- Visiting Us—Getting to us by car or public transit
- About Us—An introduction to who we are
- How We Worship—What to expect in our distinctive way of worship
- Pastoral Care—How we care for each other without a paid pastor
- Social Concerns—How we work for peace, equality, social justice, and care of the earth
- Meeting Activities—An introduction to our community life
- Meeting Membership—What membership in our meeting means and how to apply
- About Quakerism—Resources on Quakerism in general
We welcome into our worship and into our fellowship people of all ages, races, gender identities, and sexual orientations.
If you want to want to know more about us than we cover below, or you want to talk to someone in person, please contact the meeting office (215-241-7260, email@example.com) and our meeting administrator will put you in touch with someone who can answer them personally.
For PRESS INQUIRIES, please call (484) 754-6302.
Finding us—map of our location.
Our entrance faces the corner of Cherry Street and 15th Street. You walk through large iron gates into a court and then into the lobby where Friends will be waiting to greet you.
Getting to us—our parking and public transit page.
We are quite close to Philadelphia’s Suburban Station, which is at 16th Street and JFK Boulevard.
Childcare and religious education for youth
We provide childcare for little ones during meeting for worship and during most other meeting activities.
We also have a religious education program for older kids during the meeting for worship. Typically, the classes come into the worship towards its end.
Parents are also free to bring their children with them to the meeting for worship.
We welcome everyone into our worship and into our fellowship, people of all ages, races, gender identities, and sexual orientations. We hope you will join us in worship and get to know us better.
We are a Quaker meeting
- Quakers, or more formally, the Religious Society of Friends (hence also sometimes called Friends), first emerged in England in the 1650s. “Quaker” was originally a pejorative term referring to how some early Friends shook in their meetings for worship when it had been covered by the Holy Spirit.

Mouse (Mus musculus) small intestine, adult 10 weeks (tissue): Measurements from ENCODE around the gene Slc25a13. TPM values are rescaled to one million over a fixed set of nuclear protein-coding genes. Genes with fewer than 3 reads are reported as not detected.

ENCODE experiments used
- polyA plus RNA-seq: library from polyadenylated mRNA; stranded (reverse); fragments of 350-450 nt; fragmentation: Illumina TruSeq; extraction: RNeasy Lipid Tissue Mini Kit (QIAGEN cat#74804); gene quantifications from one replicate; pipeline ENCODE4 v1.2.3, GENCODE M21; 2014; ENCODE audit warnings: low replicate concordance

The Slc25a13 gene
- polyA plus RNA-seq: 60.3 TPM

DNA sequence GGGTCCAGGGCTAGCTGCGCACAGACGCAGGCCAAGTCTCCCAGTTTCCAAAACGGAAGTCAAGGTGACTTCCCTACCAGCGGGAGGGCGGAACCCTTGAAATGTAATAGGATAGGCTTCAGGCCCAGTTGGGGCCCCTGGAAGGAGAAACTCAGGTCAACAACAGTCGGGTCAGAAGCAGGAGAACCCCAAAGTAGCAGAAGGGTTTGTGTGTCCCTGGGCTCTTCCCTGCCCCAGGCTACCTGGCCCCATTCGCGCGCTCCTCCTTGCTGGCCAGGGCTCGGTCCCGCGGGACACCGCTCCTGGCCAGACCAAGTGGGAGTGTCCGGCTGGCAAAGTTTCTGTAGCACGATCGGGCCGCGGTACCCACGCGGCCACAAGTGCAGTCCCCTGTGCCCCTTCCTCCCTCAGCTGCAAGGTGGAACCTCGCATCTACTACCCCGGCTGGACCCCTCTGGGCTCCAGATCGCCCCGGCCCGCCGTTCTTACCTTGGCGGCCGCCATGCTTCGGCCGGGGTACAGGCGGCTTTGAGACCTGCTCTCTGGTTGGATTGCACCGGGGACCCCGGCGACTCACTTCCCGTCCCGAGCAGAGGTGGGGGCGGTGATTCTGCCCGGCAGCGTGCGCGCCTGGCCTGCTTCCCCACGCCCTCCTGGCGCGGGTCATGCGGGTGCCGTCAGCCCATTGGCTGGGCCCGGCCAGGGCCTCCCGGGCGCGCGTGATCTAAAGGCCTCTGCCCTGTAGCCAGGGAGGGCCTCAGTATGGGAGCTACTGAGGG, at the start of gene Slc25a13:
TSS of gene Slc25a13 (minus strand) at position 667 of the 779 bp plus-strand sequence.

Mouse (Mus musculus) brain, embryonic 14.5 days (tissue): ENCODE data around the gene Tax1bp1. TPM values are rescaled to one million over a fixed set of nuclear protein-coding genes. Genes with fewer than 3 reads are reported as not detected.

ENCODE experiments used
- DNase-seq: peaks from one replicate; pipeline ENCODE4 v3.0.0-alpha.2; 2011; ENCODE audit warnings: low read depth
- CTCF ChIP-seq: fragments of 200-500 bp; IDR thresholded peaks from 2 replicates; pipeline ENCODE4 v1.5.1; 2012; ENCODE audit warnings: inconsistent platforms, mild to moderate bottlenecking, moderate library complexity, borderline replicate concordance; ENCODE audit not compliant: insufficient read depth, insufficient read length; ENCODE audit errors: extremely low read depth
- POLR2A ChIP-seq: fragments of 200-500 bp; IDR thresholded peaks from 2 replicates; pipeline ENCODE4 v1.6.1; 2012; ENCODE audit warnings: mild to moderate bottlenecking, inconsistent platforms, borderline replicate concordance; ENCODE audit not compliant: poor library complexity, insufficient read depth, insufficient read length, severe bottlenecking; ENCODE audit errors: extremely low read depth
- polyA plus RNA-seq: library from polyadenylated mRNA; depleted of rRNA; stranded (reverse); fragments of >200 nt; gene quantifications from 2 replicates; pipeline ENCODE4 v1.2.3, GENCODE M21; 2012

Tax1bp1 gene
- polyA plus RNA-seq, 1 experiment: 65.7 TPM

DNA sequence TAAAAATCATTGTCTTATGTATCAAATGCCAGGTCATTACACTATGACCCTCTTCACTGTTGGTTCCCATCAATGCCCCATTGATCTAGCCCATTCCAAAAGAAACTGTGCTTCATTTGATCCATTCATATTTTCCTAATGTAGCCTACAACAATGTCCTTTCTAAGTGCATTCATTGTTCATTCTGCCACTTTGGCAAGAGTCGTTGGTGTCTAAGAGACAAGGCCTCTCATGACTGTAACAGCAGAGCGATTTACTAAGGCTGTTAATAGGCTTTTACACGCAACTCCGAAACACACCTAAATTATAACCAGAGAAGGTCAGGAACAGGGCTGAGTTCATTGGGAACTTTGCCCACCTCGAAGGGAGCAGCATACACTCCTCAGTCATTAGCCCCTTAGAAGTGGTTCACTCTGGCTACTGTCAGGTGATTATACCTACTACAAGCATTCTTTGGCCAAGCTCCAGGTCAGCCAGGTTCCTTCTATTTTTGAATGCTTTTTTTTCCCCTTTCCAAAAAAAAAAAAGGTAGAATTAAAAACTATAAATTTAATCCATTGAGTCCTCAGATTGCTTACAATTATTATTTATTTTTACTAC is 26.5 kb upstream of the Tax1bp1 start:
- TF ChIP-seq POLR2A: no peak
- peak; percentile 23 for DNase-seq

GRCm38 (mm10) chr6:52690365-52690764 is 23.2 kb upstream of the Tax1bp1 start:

- “Meeting” = congregation: Quakers call their congregations “meetings.”
- Monthly meeting: Central Philadelphia Meeting is a "monthly meeting" because we meet once a month to conduct the meeting’s business; we worship every week on Sundays at 11:00. Because, organizationally, we are a monthly meeting, you will sometimes see or hear us refer to the meeting as “CPMM”—Central Philadelphia Monthly Meeting. Accordingly, our web address is cpmm.org.
- Philadelphia Yearly Meeting: Quaker meetings are organized into quarterly and yearly meetings, so called because they meet every quarter and once a year respectively to conduct their business. Our yearly meeting—Philadelphia Yearly Meeting—includes meetings in eastern Pennsylvania, southern New Jersey, and Delaware. Philadelphia Quarterly Meeting includes all the meetings in the city of Philadelphia, eight in all.
Leadership & Governance
Quaker meetings like ours have no professional clergy or governing hierarchy. We govern ourselves through a system of committees and in monthly business meetings held as meetings for worship under the guidance of the Holy Spirit.
Because we have no paid professional clergy (though we do have a part-time meeting secretary who manages our office), we manage all of our affairs through committees.
Click here to see a list of our committees with brief descriptions.
History of Our Meeting
Click here to learn about the history of Central Philadelphia Meeting.
Click here to learn more about Quakers.
How we worship